Review: Robyn Hitchcock: I Wanna Go Backwards

Robyn Hitchcock, I Wanna Go Backwards  Considering that the albums collected on I Wanna Go Backwards have been reissued two or three times already, with extra material added each time, it might seem hard to justify this new box set. But English folk-psychedelic songwriter Robyn Hitchcock has carefully combed through his archives, adding 20 previously unreleased songs and culling a few weaker ones to produce the most definitive editions yet of his three 1980s-era solo albums Black Snake Diamond Role, I Often Dream Of Trains, and Eye, as well as a two-disc set of rarities, While Thatcher Mauled Britain, and a digital-only release of the black-sheep 1982 album Groovy Decay. (His ’80s albums with backing band The Egyptians will be collected on another box set next year.) The new material here makes the appeal for Hitchcock completists obvious, but Backwards is also a good starting point for neophytes. Collectively, Trains, Eye, and Black Snake cover the breadth of Hitchcock’s cracked genius, encompassing much of the best of his sardonic humor, surrealistic imagery, intricate guitar-work, and lyrical obsessions with sex, psychology, death, and shellfish.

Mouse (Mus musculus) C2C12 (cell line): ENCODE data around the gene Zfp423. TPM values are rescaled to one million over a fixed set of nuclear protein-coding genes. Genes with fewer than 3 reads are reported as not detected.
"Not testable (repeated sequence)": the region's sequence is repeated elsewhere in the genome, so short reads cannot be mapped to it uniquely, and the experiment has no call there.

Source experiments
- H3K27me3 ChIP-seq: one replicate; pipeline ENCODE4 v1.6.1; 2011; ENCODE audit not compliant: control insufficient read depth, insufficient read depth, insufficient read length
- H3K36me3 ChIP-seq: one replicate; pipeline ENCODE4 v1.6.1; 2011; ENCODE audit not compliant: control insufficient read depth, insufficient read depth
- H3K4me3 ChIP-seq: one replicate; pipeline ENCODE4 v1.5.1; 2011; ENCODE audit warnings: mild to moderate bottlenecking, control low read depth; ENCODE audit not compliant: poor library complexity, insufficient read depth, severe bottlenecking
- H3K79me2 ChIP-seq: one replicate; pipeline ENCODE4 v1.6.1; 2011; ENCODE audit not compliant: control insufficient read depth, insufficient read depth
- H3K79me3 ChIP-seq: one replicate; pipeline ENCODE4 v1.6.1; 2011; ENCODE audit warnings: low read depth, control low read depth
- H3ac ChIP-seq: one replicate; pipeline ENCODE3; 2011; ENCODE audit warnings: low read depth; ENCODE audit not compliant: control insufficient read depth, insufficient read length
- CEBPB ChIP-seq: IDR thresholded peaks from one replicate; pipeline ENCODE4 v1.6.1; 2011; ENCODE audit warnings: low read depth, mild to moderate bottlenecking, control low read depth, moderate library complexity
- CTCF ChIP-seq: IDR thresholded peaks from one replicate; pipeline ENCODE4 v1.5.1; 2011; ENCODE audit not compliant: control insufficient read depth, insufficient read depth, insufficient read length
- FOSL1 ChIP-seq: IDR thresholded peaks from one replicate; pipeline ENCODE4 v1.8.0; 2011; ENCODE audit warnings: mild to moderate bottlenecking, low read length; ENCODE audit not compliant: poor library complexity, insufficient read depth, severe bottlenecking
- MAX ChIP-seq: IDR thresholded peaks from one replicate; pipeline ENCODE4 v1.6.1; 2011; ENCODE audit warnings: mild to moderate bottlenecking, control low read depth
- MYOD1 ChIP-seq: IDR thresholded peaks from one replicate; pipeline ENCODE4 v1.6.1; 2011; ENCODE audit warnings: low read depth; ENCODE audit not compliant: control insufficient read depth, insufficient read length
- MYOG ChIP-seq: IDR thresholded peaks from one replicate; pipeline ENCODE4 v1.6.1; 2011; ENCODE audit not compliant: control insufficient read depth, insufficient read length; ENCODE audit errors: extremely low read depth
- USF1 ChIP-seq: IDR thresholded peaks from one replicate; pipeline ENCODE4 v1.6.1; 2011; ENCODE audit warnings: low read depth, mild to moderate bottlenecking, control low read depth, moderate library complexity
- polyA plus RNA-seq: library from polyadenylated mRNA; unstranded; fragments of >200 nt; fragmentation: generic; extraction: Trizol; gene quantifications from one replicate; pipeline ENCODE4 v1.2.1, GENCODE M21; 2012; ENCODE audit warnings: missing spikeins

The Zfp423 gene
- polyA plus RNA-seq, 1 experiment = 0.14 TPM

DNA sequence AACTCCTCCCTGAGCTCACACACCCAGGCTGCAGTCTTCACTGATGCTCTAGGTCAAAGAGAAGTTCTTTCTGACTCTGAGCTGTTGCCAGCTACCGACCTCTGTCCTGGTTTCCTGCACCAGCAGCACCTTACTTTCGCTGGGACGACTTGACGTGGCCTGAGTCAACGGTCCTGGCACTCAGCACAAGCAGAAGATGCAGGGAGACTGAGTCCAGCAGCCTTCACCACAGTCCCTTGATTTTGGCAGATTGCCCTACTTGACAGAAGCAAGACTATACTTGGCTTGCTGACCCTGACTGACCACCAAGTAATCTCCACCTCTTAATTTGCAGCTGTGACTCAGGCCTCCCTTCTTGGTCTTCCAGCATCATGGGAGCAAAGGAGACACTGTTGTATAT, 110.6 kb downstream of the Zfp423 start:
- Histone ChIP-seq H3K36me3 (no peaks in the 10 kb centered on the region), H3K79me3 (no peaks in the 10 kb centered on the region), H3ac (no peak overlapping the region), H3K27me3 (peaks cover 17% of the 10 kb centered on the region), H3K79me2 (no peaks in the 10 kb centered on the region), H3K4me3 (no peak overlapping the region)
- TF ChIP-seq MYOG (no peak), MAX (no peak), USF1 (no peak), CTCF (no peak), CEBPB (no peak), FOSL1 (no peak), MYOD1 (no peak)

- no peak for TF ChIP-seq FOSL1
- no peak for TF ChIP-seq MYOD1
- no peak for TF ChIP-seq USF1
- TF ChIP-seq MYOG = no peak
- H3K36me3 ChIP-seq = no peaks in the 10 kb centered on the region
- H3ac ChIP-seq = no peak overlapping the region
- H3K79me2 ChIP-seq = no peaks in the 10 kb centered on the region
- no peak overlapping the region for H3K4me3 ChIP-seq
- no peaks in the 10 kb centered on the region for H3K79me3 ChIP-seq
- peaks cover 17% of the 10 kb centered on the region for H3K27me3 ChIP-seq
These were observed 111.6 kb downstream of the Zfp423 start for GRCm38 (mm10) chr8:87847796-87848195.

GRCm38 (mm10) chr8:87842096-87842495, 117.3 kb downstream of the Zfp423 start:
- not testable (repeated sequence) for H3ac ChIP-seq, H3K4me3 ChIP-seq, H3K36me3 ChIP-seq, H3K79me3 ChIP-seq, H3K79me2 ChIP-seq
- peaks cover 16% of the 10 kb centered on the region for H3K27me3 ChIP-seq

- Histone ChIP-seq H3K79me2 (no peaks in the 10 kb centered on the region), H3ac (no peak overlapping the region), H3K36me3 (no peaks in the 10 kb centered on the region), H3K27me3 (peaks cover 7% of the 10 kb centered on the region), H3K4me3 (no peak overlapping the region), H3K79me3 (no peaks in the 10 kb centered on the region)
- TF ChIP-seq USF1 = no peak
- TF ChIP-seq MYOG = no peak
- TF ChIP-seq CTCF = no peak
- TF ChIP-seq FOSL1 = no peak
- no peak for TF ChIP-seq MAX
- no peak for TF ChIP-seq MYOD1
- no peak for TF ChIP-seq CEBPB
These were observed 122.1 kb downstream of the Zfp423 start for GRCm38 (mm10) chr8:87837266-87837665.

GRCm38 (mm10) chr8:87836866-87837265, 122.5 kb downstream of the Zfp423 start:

Originally published on avclub.com Nov. 20, 2007. Read the complete article.

Interview: Robyn Hitchcock

Robyn HitchcockInfluenced by punk rock and Pink Floyd, English songwriter and guitarist Robyn Hitchcock has carved out an enviable career as a cult artist, from The Soft Boys in the late 1970s through last year’s Olé! Tarantula, recorded with R.E.M.’s Peter Buck and Young Fresh Fellows’ Scott McCaughey. Hitchcock’s recent work still ranks among the best of his career, but this year, he’s also playing archivist with I Wanna Go Backwards, a new box set covering three of his critically best-regarded solo albums—Black Snake Diamond Role, I Often Dream Of Trains, and Eye—plus a two-disc rarities compilation, While Thatcher Mauled Britain. Another set covering his albums with backing band The Egyptians is slated for 2008, as well as another new album with most of the Tarantula crew. Hitchcock recently talked with The A.V. Club about the death of the album, new and old songs, “quirkiness,” and why Seattle is Hitchcock’s favorite U.S. city.

Originally published on avclub.com Nov. 13, 2007. Read the complete article.

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